Race

No significant differences based on race are apparent. A study by Saracli and associates documented a low incidence among black neonates; however, this may be caused by the relative difficulty of diagnosing neonates with darker skin.[15] Other sets of observations have noted no racial difference in incidence.

Sex

In previous studies, no significant difference in incidence is noted between the sexes. However, a study from China indicated a statistically significant predilection in boys.[16]

Age

This condition is limited to the neonatal period. In a study of 270 cases, the typical newborn with erythema toxicum neonatorum was of average birth weight and born at term.[11] Of the newborns affected, 88% weighed 2500 g or more. In addition, 98% were born at least 35 weeks' gestation, with 85% born at least 39 weeks' gestation.

Prognosis

The prognosis is excellent. The lesions typically resolve within 2 weeks, and no cutaneous or systemic sequelae are generally observed. This is a benign, asymptomatic, self-limited skin condition with no known sequelae.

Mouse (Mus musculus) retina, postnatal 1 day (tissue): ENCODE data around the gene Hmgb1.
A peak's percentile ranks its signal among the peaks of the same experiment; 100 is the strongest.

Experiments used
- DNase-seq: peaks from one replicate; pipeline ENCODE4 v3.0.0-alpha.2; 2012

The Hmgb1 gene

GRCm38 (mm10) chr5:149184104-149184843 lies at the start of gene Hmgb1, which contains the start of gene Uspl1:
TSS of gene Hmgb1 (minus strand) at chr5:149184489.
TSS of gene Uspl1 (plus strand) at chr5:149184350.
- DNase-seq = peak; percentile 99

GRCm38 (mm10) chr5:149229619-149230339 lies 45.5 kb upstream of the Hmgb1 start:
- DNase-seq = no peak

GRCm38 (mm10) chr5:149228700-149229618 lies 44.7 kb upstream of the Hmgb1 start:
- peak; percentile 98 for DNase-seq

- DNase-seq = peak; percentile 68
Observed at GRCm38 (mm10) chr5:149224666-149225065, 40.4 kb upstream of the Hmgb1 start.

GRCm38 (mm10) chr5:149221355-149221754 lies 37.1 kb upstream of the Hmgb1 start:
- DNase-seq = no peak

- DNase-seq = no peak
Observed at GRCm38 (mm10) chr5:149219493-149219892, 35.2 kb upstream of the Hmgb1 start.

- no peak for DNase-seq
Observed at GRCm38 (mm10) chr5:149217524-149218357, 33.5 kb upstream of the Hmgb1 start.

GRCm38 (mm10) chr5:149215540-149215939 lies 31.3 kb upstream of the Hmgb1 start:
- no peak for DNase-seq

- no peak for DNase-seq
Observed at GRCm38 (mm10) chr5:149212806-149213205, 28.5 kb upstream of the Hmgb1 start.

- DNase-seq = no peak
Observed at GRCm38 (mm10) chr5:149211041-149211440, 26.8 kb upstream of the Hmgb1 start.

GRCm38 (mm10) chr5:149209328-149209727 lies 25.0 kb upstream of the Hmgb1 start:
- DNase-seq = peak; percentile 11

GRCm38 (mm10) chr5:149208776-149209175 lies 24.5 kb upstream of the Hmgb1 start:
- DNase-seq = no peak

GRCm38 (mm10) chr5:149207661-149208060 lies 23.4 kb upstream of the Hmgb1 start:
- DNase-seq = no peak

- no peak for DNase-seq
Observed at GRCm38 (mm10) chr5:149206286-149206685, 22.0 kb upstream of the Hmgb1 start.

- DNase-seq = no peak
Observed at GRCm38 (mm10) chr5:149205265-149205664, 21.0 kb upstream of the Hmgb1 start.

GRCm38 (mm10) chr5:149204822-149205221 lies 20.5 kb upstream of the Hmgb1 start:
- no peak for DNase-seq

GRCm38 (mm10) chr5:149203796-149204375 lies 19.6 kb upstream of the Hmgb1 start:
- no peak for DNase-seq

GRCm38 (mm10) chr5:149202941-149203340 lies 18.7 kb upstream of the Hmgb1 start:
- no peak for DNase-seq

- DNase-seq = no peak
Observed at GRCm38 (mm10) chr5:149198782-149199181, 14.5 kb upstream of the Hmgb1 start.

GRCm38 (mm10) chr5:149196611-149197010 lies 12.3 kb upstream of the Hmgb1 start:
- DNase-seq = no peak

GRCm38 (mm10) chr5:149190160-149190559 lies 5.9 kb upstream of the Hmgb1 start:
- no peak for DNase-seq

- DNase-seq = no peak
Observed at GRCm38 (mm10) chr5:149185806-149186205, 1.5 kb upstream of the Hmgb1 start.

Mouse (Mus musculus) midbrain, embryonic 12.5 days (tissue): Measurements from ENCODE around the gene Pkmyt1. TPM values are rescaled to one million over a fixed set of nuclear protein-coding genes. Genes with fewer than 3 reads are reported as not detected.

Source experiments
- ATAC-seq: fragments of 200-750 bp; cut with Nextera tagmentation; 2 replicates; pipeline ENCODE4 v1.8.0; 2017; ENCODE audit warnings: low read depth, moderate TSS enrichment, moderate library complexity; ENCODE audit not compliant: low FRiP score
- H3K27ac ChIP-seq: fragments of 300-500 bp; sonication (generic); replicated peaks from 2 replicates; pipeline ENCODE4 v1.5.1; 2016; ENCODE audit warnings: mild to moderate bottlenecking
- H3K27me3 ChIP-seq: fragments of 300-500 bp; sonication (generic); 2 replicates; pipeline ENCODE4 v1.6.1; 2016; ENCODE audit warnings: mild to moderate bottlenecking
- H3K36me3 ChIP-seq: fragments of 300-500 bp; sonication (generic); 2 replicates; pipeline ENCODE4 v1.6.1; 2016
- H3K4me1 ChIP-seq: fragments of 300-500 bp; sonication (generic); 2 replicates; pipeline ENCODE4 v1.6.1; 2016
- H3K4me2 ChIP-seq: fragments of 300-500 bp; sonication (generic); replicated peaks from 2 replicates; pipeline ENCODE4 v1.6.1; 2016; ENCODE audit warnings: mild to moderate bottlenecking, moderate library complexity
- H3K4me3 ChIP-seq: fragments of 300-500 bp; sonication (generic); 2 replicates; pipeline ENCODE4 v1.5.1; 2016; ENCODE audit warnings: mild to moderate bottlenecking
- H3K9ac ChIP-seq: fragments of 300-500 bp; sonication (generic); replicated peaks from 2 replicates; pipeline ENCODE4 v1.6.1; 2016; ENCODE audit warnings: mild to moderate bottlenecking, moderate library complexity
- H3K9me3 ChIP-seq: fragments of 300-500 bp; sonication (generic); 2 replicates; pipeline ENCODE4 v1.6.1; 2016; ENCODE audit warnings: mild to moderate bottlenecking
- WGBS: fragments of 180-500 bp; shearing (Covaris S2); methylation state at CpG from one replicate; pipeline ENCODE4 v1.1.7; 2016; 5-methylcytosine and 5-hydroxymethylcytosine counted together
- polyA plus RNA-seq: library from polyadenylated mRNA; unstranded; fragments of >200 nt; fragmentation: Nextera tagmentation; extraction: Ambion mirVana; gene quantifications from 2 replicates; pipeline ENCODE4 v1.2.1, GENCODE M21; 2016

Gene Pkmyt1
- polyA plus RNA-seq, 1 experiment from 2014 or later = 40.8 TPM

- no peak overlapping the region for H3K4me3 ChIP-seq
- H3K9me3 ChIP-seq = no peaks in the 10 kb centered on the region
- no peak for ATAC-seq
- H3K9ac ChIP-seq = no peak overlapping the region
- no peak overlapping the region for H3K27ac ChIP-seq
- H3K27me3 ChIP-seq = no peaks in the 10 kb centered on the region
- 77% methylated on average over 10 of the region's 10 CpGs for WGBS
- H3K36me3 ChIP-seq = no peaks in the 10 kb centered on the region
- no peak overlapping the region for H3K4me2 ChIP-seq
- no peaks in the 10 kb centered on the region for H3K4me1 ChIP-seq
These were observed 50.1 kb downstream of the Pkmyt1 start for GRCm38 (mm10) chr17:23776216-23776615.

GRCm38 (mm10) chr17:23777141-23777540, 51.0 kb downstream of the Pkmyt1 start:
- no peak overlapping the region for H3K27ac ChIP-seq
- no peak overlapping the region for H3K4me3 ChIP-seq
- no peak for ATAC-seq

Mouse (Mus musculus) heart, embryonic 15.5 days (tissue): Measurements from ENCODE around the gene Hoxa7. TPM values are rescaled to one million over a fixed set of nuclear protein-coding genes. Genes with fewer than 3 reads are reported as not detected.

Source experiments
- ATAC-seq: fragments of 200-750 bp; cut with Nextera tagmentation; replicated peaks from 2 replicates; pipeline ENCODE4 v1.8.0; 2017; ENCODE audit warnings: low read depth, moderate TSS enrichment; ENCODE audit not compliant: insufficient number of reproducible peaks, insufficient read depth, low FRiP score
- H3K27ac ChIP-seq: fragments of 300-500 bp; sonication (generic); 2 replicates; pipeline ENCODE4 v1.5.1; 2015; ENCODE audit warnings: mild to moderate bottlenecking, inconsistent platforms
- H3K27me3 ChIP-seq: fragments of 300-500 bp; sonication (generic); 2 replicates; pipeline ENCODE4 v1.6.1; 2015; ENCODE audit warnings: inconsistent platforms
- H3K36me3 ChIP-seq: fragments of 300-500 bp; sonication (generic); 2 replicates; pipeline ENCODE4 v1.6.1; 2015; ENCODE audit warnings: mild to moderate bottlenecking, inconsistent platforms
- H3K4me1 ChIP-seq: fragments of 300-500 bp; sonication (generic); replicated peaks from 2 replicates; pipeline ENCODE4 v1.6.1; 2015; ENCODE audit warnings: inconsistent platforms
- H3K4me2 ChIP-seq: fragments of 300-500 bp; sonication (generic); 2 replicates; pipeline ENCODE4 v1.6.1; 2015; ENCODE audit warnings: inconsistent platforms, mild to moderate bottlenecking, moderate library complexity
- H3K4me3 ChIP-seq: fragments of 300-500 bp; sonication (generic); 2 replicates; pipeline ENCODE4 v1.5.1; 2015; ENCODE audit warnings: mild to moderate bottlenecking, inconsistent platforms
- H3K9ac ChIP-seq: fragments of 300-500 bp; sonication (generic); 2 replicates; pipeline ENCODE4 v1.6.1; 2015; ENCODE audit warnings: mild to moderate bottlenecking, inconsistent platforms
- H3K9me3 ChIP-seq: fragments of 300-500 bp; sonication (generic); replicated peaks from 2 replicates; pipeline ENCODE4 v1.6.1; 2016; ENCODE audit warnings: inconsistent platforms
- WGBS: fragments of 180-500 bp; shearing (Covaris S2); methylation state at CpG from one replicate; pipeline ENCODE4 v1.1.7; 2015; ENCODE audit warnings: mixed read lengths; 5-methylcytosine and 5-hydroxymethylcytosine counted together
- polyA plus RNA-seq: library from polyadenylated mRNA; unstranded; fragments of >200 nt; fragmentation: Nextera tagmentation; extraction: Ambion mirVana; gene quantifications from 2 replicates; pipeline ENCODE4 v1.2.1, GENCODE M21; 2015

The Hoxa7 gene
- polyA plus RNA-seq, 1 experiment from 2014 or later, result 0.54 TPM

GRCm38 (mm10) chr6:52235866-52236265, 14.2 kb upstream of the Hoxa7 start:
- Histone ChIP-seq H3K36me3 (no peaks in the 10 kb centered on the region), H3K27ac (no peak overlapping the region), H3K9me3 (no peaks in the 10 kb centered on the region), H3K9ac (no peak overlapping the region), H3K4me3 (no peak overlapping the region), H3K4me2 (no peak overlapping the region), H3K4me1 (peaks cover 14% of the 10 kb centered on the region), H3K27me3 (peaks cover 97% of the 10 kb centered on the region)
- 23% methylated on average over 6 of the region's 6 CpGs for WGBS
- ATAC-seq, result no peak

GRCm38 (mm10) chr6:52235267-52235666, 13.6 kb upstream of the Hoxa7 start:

Patient Education

Parents with older children often are not concerned by the appearance of erythema toxicum neonatorum, but first-time parents should be informed in the perinatal period that an evanescent rash is likely to appear within the first 2 weeks of life. They should be reassured regarding the benign, self-limited, asymptomatic nature of this and other eruptions.[17]

Review the clinical features with parents before they go home. If any concerns arise about an atypical rash, they should be comfortable contacting their primary care physician to discuss the issues. Before discharge, appropriately screen neonates who have risk factors for sepsis or neonatal herpes simplex virus infection.